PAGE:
Will Ferrell and Joel McHale recently starred in a short video to promote the Hammer Museum’s "Stories of Almost Everyone" exhibition. Besides being funny and engaging, the collaboration is indicative of a larger trend in advertising. We’ve seen similar work from rag & bone, who brought in heavyweights like Benjamin Millepied to create a beautiful piece of cinematography, and Kate Spade, who introduced TV series-like videos, also featuring an all-star lineup.
In the age of ad blockers and audience fatigue, advertisers need to be savvy about reaching viewers, which is why they’ve turned to branded short films. We’ve heard over and over that attention spans are shrinking but perhaps it’s less about that and more about creating captivating content. Despite being longer-form than traditional ads, branded short films succeed because they serve up content people genuinely want to watch.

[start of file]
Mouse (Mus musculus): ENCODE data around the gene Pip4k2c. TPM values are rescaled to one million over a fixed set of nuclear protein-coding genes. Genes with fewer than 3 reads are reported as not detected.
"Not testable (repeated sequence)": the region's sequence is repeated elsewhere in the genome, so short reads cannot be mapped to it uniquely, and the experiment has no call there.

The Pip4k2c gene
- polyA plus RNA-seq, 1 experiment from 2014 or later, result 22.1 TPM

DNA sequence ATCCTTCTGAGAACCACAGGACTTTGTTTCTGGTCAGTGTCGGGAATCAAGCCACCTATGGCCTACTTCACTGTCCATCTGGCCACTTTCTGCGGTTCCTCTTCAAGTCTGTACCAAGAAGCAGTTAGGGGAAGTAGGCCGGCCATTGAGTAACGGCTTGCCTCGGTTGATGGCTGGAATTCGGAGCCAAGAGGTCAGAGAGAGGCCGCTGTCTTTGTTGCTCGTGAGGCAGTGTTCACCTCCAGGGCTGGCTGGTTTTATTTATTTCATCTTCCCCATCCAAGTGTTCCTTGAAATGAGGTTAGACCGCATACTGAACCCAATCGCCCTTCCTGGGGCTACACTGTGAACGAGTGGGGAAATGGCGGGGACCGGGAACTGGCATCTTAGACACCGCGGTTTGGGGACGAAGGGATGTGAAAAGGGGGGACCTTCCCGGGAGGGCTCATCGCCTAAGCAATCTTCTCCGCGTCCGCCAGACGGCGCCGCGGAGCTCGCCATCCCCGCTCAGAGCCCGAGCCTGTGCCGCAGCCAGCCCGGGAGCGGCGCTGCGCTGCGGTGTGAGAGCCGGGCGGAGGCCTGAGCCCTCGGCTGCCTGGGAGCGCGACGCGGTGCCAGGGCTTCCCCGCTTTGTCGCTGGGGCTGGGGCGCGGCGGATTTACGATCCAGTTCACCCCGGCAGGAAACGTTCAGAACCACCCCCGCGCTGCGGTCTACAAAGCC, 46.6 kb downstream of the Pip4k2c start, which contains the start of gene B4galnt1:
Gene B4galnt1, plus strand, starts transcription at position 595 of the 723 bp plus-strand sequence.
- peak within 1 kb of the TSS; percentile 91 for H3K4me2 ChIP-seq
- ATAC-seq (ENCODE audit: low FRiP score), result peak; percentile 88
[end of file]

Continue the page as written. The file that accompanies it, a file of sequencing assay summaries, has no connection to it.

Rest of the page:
Meanwhile, influencer marketing has reached a peak. That’s not to say we think it’s going anywhere anytime soon, but short films are definitely the next wave and they work on so many levels. The videos are art packaged as ads ensuring people are more inclined to watch and less likely to skip through. Branded videos use cinematic tools, like compelling story arcs and targeted casting, to essentially "outsmart" traditional ads while remaining a marketing tool. They even have their own award show, a testament to the power of the medium.
While this new vehicle can sound sneaky, in the end, it’s a win for everyone. If brands can bring us better content (often starring our favorite actors or comedians) while getting their message across, then we’re all for it. Bring on the branded short films.
Photo credits: Søren Astrup Jørgensen(top post) and Liam Seskis (bottom post)